Bavishi Fertility Institute rapped for making false promises


Lakshmi and Dipsinh Waghela underwent fertility treatment at Ahmedabad-based Bavishi Fertility Institute in 2010. The institute assured them of 100% success after treatment of six months to one year. They were also told if the treatment was not successful, they would get their money back. After three years of treatment and spending Rs. 3.75 lakh, when they did not get a positive result, the couple asked for a refund. They were asked to pay more and continue the treatment. But, since they were not happy with the treatment, they insisted on a refund. When the institute did not return their money, they filed a complaint before the Consumer Forum. 

The institute contended that they had 28 years of experience in treatment of infertility. The Forum concluded that it was a case of unfair trade practice.  It cited the clinic’s pamphlets promising: “The couple will either have a new born baby, or their money back in their hands.” It also said that the woman was not careless while undergoing treatment but the doctors could just not deliver what was promised.


The Forum ordered Bavishi institute to return Rs 3.75 lakh with 9% interest to the childless couple. The institute was also asked to pay Rs 10,000 to the couple for mental harassment and Rs. 5,000 towards litigation costs.

Point of law

If a fertility institute assures 100% success in treatment or money back, it cannot go back on its word.


Insurer can’t be blamed if policy agents fill wrong information


Umesh Badani had obtained an overseas travel policy from Star Health and Allied Insurance Co. Ltd. for himself and his wife and the sum assured was $2,50,000 each. In Chicago, Badani fell ill with viral pneumonia and severe infection. The hospital bill came to $56,084. The claim was rejected on the grounds that he had not declared that he suffered from hypertension and diabetes. Aggrieved, he filed a complaint before the Karnataka State Commission against the insurer and agent.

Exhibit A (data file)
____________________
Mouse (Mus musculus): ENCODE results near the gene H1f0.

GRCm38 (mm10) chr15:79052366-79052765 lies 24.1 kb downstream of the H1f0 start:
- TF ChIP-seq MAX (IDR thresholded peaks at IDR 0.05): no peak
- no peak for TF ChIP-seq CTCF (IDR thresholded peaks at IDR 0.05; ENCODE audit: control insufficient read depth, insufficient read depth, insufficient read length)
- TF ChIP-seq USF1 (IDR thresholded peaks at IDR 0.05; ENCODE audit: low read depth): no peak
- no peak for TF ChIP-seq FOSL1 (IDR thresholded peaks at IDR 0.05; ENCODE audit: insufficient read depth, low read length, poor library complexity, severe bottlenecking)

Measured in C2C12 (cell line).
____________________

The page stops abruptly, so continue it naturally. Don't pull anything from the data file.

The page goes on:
The Commission held the insurer and agent jointly liable and asked them to pay the claim amount along with Rs. 20,000 towards compensation and Rs. 10,000 towards costs. The insurance company appealed to the National Commission. 


The National Commission observed that the proposal form had not been filled by Badani and the signature on it was not his. Moreover, he had always declared his medical history while taking insurance policies in the past. Hence, it concluded that Badani could not be held responsible for the incorrect statements made in the proposal form filled by the agent. Also, diabetes and hypertension could not have caused the ailments for which he had received treatment in the US. The National Commission dismissed the appeal and upheld the State Commission’s order. 

Point of law

Insurance company and agent are both liable for wrong information filled by agent in proposal form.



Blog Attachment
Subscribe to Newsletter
SIGN UP for the Newsletter.
Exclusive from Consumer Education and Research Centre!
Thank You. We will contact you as soon as possible.
"A placerat mauris placerat et penatibus porta aliquet sed dapibus, pulvinar urna cum aliquet arcu lectus sed tortor aliquet sed dapibus."
John Doe, Astronomer
Bubble Company Inc. © 2011-2014